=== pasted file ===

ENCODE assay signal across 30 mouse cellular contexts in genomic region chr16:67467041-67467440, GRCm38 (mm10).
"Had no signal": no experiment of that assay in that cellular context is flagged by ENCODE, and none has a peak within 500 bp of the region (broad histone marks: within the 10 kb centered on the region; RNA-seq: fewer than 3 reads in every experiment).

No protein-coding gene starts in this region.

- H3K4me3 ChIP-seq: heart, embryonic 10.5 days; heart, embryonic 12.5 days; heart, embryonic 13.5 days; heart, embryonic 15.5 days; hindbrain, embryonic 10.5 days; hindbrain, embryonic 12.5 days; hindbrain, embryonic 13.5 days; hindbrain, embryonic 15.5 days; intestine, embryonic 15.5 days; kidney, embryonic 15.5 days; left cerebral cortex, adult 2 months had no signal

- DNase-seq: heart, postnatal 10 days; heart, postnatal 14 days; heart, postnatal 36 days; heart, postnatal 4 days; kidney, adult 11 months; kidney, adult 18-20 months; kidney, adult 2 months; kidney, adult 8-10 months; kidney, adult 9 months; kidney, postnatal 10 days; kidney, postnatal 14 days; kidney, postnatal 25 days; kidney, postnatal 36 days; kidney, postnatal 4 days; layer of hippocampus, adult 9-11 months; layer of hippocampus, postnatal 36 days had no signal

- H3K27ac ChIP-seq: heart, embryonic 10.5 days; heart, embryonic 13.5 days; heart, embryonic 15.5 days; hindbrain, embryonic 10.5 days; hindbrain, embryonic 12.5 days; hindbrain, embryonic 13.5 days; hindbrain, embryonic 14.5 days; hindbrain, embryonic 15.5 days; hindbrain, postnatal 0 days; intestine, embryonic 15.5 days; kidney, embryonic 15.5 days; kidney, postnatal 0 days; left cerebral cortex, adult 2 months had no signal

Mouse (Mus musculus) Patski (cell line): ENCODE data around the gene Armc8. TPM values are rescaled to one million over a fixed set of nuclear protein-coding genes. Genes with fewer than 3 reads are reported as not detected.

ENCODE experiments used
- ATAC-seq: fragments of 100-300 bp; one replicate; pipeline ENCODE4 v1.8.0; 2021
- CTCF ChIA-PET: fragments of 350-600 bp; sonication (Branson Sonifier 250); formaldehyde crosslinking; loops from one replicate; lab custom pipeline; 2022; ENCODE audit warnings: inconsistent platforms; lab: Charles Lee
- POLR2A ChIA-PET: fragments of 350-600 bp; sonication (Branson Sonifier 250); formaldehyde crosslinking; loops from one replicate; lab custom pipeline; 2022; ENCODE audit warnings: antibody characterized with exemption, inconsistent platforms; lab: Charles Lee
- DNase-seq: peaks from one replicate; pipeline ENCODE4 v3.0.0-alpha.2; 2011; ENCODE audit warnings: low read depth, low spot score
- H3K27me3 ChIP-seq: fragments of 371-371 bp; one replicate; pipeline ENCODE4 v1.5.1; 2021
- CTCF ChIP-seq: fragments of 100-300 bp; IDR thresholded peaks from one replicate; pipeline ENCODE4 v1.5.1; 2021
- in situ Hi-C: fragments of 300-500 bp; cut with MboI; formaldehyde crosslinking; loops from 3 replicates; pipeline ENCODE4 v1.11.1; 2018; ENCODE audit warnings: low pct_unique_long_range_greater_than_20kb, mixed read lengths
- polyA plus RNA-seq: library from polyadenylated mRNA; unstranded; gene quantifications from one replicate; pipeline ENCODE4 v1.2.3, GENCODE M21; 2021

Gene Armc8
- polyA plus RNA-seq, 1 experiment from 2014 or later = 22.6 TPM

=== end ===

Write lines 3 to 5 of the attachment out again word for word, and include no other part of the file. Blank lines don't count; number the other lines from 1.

No protein-coding gene starts in this region.

- H3K4me3 ChIP-seq: heart, embryonic 10.5 days; heart, embryonic 12.5 days; heart, embryonic 13.5 days; heart, embryonic 15.5 days; hindbrain, embryonic 10.5 days; hindbrain, embryonic 12.5 days; hindbrain, embryonic 13.5 days; hindbrain, embryonic 15.5 days; intestine, embryonic 15.5 days; kidney, embryonic 15.5 days; left cerebral cortex, adult 2 months had no signal

- DNase-seq: heart, postnatal 10 days; heart, postnatal 14 days; heart, postnatal 36 days; heart, postnatal 4 days; kidney, adult 11 months; kidney, adult 18-20 months; kidney, adult 2 months; kidney, adult 8-10 months; kidney, adult 9 months; kidney, postnatal 10 days; kidney, postnatal 14 days; kidney, postnatal 25 days; kidney, postnatal 36 days; kidney, postnatal 4 days; layer of hippocampus, adult 9-11 months; layer of hippocampus, postnatal 36 days had no signal